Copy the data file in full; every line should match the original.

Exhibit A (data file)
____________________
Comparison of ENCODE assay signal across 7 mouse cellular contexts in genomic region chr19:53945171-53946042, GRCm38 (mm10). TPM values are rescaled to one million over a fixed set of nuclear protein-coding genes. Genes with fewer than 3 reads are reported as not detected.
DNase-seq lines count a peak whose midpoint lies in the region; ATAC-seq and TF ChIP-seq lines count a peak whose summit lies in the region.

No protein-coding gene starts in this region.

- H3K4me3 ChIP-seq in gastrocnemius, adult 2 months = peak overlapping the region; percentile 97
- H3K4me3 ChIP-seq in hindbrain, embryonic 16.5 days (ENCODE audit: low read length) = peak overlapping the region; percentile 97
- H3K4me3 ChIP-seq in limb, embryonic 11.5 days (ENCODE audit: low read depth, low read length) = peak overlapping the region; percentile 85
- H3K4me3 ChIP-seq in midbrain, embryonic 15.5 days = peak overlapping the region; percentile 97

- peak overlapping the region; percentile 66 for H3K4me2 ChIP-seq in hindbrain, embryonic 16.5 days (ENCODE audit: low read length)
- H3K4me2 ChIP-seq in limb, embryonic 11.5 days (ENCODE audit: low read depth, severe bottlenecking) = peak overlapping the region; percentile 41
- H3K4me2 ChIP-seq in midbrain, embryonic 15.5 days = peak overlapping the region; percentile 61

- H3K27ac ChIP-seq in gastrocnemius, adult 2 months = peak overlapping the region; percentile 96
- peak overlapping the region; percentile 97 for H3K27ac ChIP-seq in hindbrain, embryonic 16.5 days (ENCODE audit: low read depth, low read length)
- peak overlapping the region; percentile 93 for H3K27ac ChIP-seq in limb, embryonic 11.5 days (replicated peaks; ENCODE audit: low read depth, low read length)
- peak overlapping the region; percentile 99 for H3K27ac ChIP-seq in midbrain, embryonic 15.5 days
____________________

Comparison of ENCODE assay signal across 7 mouse cellular contexts in genomic region chr19:53945171-53946042, GRCm38 (mm10). TPM values are rescaled to one million over a fixed set of nuclear protein-coding genes. Genes with fewer than 3 reads are reported as not detected.
DNase-seq lines count a peak whose midpoint lies in the region; ATAC-seq and TF ChIP-seq lines count a peak whose summit lies in the region.

No protein-coding gene starts in this region.

- H3K4me3 ChIP-seq in gastrocnemius, adult 2 months = peak overlapping the region; percentile 97
- H3K4me3 ChIP-seq in hindbrain, embryonic 16.5 days (ENCODE audit: low read length) = peak overlapping the region; percentile 97
- H3K4me3 ChIP-seq in limb, embryonic 11.5 days (ENCODE audit: low read depth, low read length) = peak overlapping the region; percentile 85
- H3K4me3 ChIP-seq in midbrain, embryonic 15.5 days = peak overlapping the region; percentile 97

- peak overlapping the region; percentile 66 for H3K4me2 ChIP-seq in hindbrain, embryonic 16.5 days (ENCODE audit: low read length)
- H3K4me2 ChIP-seq in limb, embryonic 11.5 days (ENCODE audit: low read depth, severe bottlenecking) = peak overlapping the region; percentile 41
- H3K4me2 ChIP-seq in midbrain, embryonic 15.5 days = peak overlapping the region; percentile 61

- H3K27ac ChIP-seq in gastrocnemius, adult 2 months = peak overlapping the region; percentile 96
- peak overlapping the region; percentile 97 for H3K27ac ChIP-seq in hindbrain, embryonic 16.5 days (ENCODE audit: low read depth, low read length)
- peak overlapping the region; percentile 93 for H3K27ac ChIP-seq in limb, embryonic 11.5 days (replicated peaks; ENCODE audit: low read depth, low read length)
- peak overlapping the region; percentile 99 for H3K27ac ChIP-seq in midbrain, embryonic 15.5 days